Willkommen, schön sind Sie da!
Logo Ex Libris

Volcano Deformation

  • E-Book (pdf)
  • 442 Seiten
(0) Erste Bewertung abgeben
Bewertungen
(0)
(0)
(0)
(0)
(0)
Alle Bewertungen ansehen
Volcanoes and eruptions are dramatic surface man­ telemetry and processing, and volcano-deformation ifestations of dynamic pro... Weiterlesen
E-Books ganz einfach mit der kostenlosen Ex Libris-Reader-App lesen. Hier erhalten Sie Ihren Download-Link.
CHF 166.90
Download steht sofort bereit
Informationen zu E-Books
E-Books eignen sich auch für mobile Geräte (sehen Sie dazu die Anleitungen).
E-Books von Ex Libris sind mit Adobe DRM kopiergeschützt: Erfahren Sie mehr.
Weitere Informationen finden Sie hier.

Beschreibung

Volcanoes and eruptions are dramatic surface man­ telemetry and processing, and volcano-deformation ifestations of dynamic processes within the Earth, source models over the past three decades. There has mostly but not exclusively localized along the been a virtual explosion of volcano-geodesy studies boundaries of Earth's relentlessly shifting tectonic and in the modeling and interpretation of ground­ plates. Anyone who has witnessed volcanic activity deformation data. Nonetheless, other than selective, has to be impressed by the variety and complexity of brief summaries in journal articles and general visible eruptive phenomena. Equally complex, works on volcano-monitoring and hazards mitiga­ however, if not even more so, are the geophysical, tion (e. g. , UNESCO, 1972; Agnew, 1986; Scarpa geochemical, and hydrothermal processes that occur and Tilling, 1996), a modern, comprehensive treat­ underground - commonly undetectable by the ment of volcano geodesy and its applications was human senses - before, during, and after eruptions. non-existent, until now. Experience at volcanoes worldwide has shown that, In the mid-1990s, when Daniel Dzurisin (DZ to at volcanoes with adequate instrumental monitor­ friends and colleagues) was serving as the Scientist­ ing, nearly all eruptions are preceded and accom­ in-Charge of the USGS Cascades Volcano Observa­ panied by measurable changes in the physical and tory (CVO), I first learned of his dream to write a (or) chemical state of the volcanic system. While book on volcano geodesy.

Klappentext

Volcanic Deformation is the first book devoted to volcano geodesy, a specialisation of the still-young science of volcanology. It forms a part of the whole catalogue of methods used to monitor a restless or an erupting volcano, and demonstrates how risk from hazardous eruptions can be reduced.

With contributions from some of the most experienced and knowledgeable experts in the field, the book desbribes the state-of-the-art techniques used by volcanologists to successfully predict volcanic eruptions. With chapters on GPS and synthetic aperture radar interferometry, Volcanic Deformation covers both the "classical" and emerging methodologies, and looks at the future challenges faced by scientists when predicting volcanic eruptions.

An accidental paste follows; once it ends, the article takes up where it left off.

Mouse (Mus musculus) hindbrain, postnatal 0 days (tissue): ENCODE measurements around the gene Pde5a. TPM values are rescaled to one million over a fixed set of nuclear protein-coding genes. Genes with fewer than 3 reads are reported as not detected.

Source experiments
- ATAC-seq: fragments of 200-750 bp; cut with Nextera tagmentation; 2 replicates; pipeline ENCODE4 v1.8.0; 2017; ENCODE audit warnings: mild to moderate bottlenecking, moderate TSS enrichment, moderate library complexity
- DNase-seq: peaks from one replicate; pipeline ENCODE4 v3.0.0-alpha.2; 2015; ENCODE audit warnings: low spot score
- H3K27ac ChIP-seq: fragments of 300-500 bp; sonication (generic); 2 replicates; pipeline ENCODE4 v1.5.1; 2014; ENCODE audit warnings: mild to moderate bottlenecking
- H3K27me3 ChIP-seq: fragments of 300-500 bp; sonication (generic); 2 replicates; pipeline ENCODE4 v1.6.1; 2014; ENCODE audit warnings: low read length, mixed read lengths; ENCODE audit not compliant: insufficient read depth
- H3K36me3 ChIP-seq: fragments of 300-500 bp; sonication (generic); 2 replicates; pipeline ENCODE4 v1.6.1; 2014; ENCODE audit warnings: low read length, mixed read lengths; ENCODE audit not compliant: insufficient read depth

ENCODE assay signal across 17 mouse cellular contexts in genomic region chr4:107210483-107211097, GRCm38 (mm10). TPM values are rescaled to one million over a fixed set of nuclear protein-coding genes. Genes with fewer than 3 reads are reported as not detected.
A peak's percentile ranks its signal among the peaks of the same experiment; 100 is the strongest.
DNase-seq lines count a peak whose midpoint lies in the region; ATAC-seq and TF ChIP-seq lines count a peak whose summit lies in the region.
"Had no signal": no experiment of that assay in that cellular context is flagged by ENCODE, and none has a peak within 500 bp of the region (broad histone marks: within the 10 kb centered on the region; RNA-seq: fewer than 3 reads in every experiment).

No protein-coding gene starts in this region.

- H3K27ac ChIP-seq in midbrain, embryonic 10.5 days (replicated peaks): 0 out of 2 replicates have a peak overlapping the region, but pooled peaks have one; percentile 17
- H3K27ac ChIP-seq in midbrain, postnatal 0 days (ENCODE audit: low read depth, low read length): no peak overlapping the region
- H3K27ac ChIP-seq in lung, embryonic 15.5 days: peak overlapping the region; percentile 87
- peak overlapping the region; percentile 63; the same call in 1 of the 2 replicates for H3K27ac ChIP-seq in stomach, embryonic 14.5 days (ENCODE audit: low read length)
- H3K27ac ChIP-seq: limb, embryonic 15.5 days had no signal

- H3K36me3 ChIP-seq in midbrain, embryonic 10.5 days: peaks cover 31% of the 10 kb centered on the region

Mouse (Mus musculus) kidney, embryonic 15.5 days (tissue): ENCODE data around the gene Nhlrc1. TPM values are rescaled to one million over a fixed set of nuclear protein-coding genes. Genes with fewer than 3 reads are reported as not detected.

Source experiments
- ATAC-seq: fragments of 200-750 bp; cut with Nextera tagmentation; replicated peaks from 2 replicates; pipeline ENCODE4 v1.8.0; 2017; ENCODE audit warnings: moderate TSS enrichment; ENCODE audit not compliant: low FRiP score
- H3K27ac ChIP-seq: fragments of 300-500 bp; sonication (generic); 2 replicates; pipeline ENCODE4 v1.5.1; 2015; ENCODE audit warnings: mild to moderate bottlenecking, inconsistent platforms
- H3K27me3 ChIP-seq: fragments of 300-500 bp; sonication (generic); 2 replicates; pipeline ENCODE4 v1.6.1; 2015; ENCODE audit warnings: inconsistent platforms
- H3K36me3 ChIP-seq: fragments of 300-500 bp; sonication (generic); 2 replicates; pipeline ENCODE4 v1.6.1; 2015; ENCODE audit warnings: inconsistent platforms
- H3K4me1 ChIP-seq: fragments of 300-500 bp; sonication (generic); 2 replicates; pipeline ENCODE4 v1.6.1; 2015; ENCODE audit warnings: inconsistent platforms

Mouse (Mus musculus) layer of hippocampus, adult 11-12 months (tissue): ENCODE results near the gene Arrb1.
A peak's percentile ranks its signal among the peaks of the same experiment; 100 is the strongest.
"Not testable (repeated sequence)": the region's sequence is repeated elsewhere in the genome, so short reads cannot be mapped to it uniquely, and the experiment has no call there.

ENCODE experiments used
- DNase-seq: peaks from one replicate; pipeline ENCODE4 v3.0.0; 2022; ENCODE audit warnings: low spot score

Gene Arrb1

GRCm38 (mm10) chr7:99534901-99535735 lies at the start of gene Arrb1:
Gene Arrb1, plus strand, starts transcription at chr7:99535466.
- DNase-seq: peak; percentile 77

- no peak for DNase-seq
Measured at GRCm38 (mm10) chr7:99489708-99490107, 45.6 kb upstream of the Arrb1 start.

Volcanic Deformation

  • is an up-to-date, comprehensive treatment of volcanic geodesy and its applications;
  • describes how volcanic geodesy complements other volcano monitoring approaches and tools;
  • gives an extensive treatment of the key lessons volcanologists have learned at well-monitored deforming volcanoes.



Zusammenfassung
Volcanoes and eruptions are dramatic surface man­ telemetry and processing, and volcano-deformation ifestations of dynamic processes within the Earth, source models over the past three decades. There has mostly but not exclusively localized along the been a virtual explosion of volcano-geodesy studies boundaries of Earth's relentlessly shifting tectonic and in the modeling and interpretation of ground­ plates. Anyone who has witnessed volcanic activity deformation data. Nonetheless, other than selective, has to be impressed by the variety and complexity of brief summaries in journal articles and general visible eruptive phenomena. Equally complex, works on volcano-monitoring and hazards mitiga­ however, if not even more so, are the geophysical, tion (e. g. , UNESCO, 1972; Agnew, 1986; Scarpa geochemical, and hydrothermal processes that occur and Tilling, 1996), a modern, comprehensive treat­ underground - commonly undetectable by the ment of volcano geodesy and its applications was human senses - before, during, and after eruptions. non-existent, until now. Experience at volcanoes worldwide has shown that, In the mid-1990s, when Daniel Dzurisin (DZ to at volcanoes with adequate instrumental monitor­ friends and colleagues) was serving as the Scientist­ ing, nearly all eruptions are preceded and accom­ in-Charge of the USGS Cascades Volcano Observa­ panied by measurable changes in the physical and tory (CVO), I first learned of his dream to write a (or) chemical state of the volcanic system. While book on volcano geodesy.

Inhalt